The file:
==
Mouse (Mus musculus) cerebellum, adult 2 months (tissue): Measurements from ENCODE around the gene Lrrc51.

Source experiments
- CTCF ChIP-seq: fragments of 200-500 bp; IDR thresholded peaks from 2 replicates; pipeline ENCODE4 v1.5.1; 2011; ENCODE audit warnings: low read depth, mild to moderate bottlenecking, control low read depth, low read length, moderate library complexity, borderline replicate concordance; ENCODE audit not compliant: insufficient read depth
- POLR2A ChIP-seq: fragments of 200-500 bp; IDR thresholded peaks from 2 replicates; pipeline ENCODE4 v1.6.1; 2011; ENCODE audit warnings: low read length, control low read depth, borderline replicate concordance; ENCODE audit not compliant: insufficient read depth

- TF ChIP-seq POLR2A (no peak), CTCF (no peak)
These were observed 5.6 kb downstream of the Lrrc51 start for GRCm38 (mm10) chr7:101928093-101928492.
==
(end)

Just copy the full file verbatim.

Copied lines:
Mouse (Mus musculus) cerebellum, adult 2 months (tissue): Measurements from ENCODE around the gene Lrrc51.

Source experiments
- CTCF ChIP-seq: fragments of 200-500 bp; IDR thresholded peaks from 2 replicates; pipeline ENCODE4 v1.5.1; 2011; ENCODE audit warnings: low read depth, mild to moderate bottlenecking, control low read depth, low read length, moderate library complexity, borderline replicate concordance; ENCODE audit not compliant: insufficient read depth
- POLR2A ChIP-seq: fragments of 200-500 bp; IDR thresholded peaks from 2 replicates; pipeline ENCODE4 v1.6.1; 2011; ENCODE audit warnings: low read length, control low read depth, borderline replicate concordance; ENCODE audit not compliant: insufficient read depth

- TF ChIP-seq POLR2A (no peak), CTCF (no peak)
These were observed 5.6 kb downstream of the Lrrc51 start for GRCm38 (mm10) chr7:101928093-101928492.